Adoption

Perfectly Planned

Sometimes the mission you think you’re setting out on changes slightly.  The big picture is the same, but the finer details, the ones you had imagined, are revealed to be very different.  And that is as it should be, because God’s plans are always

ALWAYS

better than anything we could imagine.

This week, after several weeks struggling with our chosen adoption agency, we decided that we couldn’t work with them anymore.  I won’t go into details, but if you’re curious, please do email us.  What this means is that, in all likelihood, we won’t be able to adopt Sveta and Alexi.  We have been told that there is another family also working on adopting them, and we hope that that is true.  More than you know.

We got a piece of information last Wednesday that helped us to determine our current course of action.  I checked my email on my phone, read through the message from Ukraine that I was expecting, and suddenly felt at peace.  I hadn’t anticipated that reaction.  But it was a confirmation of our suspicions, and fears.

At that moment, Brian and I were sitting in a doctor’s office waiting room, fretting over what we were certain was going to be bad news.  The staff all looked sorrowful and anxious.  But I need to back up a bit…

Several weeks ago, before my twice-monthly injection, I took a routine pregnancy test.  To my surprise, it was positive – strongly and quickly positive.  Of course, I was thrilled, and Brian was thrilled.  But it was tempered with caution after our recent experience of the loss of our little Beatrice.  We were guarding our hearts.  And we decided to guard everyone else’s too.  We told no one but our pastor, Father David, who gave us and the new baby a blessing on the spot.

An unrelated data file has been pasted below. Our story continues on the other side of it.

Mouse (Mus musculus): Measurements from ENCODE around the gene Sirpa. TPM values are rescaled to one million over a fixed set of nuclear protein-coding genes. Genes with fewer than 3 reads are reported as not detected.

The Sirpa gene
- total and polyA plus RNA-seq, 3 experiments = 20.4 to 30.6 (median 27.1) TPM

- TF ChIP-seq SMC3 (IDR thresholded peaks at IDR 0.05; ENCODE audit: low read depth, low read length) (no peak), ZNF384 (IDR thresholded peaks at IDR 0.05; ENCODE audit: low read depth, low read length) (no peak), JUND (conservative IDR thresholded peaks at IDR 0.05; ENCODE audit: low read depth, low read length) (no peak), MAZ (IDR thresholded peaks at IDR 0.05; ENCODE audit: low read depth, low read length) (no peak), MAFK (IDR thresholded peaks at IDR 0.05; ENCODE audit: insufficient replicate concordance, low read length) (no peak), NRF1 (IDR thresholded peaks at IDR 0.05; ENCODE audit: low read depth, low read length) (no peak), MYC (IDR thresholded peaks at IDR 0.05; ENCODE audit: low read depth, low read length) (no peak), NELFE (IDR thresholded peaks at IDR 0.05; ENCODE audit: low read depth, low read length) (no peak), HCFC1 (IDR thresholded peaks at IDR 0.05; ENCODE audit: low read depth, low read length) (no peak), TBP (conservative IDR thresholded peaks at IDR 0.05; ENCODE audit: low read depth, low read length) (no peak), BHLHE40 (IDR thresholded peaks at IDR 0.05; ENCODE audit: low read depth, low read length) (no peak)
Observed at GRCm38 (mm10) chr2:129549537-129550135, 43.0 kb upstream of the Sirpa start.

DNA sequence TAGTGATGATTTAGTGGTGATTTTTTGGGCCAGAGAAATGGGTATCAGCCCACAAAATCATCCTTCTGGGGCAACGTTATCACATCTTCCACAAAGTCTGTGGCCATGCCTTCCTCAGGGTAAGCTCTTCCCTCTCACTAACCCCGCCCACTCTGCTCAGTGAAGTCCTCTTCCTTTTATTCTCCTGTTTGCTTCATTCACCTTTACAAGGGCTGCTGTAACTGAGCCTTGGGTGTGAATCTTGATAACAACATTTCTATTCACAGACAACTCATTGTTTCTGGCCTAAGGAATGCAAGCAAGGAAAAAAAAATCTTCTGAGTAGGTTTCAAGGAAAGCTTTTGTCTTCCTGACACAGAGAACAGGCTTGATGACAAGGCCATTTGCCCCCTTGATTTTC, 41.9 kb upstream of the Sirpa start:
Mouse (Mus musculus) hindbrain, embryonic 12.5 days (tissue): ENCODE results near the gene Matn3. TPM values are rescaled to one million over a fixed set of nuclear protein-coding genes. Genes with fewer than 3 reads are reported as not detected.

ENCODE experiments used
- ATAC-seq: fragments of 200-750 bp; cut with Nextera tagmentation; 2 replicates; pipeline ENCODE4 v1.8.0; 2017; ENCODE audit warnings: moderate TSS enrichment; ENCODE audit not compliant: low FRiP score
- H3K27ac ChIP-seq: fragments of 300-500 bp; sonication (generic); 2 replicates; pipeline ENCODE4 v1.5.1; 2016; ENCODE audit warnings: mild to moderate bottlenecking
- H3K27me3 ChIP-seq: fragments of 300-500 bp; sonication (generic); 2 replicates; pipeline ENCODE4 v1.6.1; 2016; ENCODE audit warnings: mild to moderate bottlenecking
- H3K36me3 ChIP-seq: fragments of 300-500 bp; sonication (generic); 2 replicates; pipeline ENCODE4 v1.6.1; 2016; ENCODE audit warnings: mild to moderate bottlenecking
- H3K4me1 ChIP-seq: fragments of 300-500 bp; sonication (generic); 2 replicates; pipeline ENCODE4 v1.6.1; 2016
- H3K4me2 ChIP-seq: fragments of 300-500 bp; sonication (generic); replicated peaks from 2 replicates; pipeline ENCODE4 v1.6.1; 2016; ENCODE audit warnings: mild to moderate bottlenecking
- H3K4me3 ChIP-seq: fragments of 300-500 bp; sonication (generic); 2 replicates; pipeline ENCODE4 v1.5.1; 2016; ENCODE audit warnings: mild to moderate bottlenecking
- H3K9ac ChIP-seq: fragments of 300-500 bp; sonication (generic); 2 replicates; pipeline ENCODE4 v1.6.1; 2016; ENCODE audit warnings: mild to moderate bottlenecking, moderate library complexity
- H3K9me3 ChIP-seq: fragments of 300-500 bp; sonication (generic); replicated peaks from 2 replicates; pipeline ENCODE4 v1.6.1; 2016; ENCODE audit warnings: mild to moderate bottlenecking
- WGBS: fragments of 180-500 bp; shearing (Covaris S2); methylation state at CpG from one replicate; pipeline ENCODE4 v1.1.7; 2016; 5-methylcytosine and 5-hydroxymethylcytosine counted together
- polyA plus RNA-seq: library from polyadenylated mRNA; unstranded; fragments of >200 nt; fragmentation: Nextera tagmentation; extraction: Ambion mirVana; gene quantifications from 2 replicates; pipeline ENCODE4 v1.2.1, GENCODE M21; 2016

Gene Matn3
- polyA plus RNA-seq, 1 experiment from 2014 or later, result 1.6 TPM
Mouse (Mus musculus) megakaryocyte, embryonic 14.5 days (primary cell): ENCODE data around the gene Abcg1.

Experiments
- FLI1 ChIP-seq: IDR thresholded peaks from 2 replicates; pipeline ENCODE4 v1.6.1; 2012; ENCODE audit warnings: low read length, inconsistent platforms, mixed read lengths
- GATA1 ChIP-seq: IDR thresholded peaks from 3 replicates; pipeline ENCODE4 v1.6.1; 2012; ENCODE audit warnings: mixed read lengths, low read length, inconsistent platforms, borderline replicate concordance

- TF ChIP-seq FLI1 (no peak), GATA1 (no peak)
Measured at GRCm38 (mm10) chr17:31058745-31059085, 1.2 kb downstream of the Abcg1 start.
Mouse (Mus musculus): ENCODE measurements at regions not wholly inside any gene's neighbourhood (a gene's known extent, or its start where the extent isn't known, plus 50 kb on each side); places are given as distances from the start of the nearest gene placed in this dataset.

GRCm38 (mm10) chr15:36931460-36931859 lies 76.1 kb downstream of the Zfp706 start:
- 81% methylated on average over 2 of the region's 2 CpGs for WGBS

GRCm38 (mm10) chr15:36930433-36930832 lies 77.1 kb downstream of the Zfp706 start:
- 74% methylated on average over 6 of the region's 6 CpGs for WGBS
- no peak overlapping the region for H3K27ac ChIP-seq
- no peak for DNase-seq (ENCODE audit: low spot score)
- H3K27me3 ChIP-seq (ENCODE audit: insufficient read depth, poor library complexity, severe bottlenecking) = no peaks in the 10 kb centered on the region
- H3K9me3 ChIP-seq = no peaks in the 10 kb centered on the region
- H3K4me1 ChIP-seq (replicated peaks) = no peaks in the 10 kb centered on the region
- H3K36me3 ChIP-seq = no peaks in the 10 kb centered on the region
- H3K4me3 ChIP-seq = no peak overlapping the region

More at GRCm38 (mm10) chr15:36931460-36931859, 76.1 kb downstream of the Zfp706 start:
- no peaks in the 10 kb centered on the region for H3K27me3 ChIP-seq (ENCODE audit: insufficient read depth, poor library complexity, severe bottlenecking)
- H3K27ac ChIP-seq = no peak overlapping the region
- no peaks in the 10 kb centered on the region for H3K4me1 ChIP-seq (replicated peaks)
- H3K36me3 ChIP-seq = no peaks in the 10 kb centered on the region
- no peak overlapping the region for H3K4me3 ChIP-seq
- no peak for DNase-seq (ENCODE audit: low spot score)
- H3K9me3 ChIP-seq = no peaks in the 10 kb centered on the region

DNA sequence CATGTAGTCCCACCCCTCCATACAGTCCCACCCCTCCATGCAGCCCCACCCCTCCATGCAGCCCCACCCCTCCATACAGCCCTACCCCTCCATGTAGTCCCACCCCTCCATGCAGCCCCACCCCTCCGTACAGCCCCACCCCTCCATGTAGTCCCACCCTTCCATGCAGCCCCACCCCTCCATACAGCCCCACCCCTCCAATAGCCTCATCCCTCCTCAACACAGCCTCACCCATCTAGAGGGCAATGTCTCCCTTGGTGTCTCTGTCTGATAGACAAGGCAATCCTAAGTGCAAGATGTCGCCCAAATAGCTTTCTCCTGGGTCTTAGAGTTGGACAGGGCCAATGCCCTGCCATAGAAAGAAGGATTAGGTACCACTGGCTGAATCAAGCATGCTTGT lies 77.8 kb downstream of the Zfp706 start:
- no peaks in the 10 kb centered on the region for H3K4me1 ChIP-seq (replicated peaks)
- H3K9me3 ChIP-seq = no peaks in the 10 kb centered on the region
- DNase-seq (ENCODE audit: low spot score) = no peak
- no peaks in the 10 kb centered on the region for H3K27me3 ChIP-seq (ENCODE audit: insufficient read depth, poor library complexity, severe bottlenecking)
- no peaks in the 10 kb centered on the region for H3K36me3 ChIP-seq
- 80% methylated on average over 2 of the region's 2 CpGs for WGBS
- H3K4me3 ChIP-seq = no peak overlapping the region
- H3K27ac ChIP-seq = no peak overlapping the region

And we decided not to say anything to our social worker or our adoption agency until we felt as though we were out of the woods…

And last Wednesday was to be the day.  I went in for my 12 week check up with the doctor I had seen throughout my previous pregnancy.  I was wracked with nerves because this was the point in my last pregnancy that we learned that she had passed away.  My blood pressure was high and my pulse was racing.  The midwife applied the doppler probe to take a listen for the baby’s heart beat.

Several minutes passed and still she searched.

She checked my pulse.

She kept searching.

Nothing.

She kept her spirits high and was trying so hard to encourage us.  She sent us to the waiting room to wait for Kathy, the ultrasound lady.  Kathy and I had got to know each other very, very well during my last pregnancy, what with the weekly ultrasound to determine our status.  Once a week for 10 weeks.

After what seemed like an eternity, the door opened and Kathy, looking very tense, called us into the ultrasound room.  She asked all of the usual questions – usual for me – “are you bleeding?” “how are you feeling?”

She snapped out the lights and I lay on the table, bare belly, Brian standing by my side.  I couldn’t watch the screen as she moved the probe over my abdomen.  I covered my face with my arm, tears streaming down my cheeks.  So quiet…  

Then Kathy said, “Nissa, I want you to look at this.”

I reluctantly uncovered my eyes and turned them to the screen.  I stared.  I couldn’t believe what I was seeing.  There, in the middle of the dark screen, was the form of a perfect, wiggly baby.

At Home With the Gadbois Family | Perfectly Planned
Dancing.  

To music none of us could hear.  Not with our ears.

But in our hearts.

All is well.  All is well.

Our newest baby will arrive during Eastertide, sometime in April.  We are overjoyed.  We are so abundantly blessed.

So what does that mean for our ministry to orphans?

The short answer is that we aren’t sure.  At least not in the short term.  We are planning to continue with our homestudy and get it completed (we will likely need to have it updated after the baby arrives), renew passports, and gather as many of the required documents as we can (the ones that aren’t time sensitive).  And we will be working with an independent adoption facilitator in Ukraine.  Someone we have come to trust, for his honesty and generosity.  Someone recommended to us by a family who has used him for their adoptions.

And we are asking to be approved for up to four children.  These children may be related or unrelated.  And because pre-selection of children is actually against the law in Ukraine, our children will be a surprise!

That isn’t unlike birth, is it?